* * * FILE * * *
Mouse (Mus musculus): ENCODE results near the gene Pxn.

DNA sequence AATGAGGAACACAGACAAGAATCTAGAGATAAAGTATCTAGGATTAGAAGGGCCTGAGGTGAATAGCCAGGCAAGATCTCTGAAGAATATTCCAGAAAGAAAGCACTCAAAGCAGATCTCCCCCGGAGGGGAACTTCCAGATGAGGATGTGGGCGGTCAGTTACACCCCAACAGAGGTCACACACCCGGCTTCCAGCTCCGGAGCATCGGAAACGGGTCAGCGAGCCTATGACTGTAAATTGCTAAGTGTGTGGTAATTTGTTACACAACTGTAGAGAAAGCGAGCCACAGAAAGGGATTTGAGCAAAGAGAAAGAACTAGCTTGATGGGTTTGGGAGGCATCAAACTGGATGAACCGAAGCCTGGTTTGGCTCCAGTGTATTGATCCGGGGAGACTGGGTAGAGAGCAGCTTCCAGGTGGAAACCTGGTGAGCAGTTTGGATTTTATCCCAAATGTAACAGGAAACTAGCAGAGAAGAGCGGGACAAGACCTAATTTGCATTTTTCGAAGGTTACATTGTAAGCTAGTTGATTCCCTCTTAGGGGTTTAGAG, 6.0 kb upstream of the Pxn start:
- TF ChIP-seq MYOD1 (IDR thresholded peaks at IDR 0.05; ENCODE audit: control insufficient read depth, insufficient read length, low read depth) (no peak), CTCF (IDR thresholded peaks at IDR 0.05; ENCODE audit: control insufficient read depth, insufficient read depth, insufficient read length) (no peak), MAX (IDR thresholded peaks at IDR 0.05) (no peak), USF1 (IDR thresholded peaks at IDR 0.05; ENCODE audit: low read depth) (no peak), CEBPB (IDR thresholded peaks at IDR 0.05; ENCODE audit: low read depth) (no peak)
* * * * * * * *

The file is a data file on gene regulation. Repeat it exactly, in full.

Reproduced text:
Mouse (Mus musculus): ENCODE results near the gene Pxn.

DNA sequence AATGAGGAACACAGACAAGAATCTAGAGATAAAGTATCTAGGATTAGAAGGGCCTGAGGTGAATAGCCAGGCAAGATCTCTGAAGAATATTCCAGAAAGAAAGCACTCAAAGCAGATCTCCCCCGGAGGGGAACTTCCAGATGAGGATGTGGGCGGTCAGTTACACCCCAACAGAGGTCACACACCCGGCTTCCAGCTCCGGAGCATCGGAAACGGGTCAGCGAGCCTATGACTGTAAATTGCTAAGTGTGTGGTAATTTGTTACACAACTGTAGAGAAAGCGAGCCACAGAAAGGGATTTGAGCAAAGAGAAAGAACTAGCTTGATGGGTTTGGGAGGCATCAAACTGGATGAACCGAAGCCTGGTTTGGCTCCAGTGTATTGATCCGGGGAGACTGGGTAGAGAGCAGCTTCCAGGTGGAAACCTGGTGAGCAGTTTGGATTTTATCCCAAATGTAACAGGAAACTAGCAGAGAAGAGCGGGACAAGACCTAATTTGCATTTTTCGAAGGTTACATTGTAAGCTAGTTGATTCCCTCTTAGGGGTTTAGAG, 6.0 kb upstream of the Pxn start:
- TF ChIP-seq MYOD1 (IDR thresholded peaks at IDR 0.05; ENCODE audit: control insufficient read depth, insufficient read length, low read depth) (no peak), CTCF (IDR thresholded peaks at IDR 0.05; ENCODE audit: control insufficient read depth, insufficient read depth, insufficient read length) (no peak), MAX (IDR thresholded peaks at IDR 0.05) (no peak), USF1 (IDR thresholded peaks at IDR 0.05; ENCODE audit: low read depth) (no peak), CEBPB (IDR thresholded peaks at IDR 0.05; ENCODE audit: low read depth) (no peak)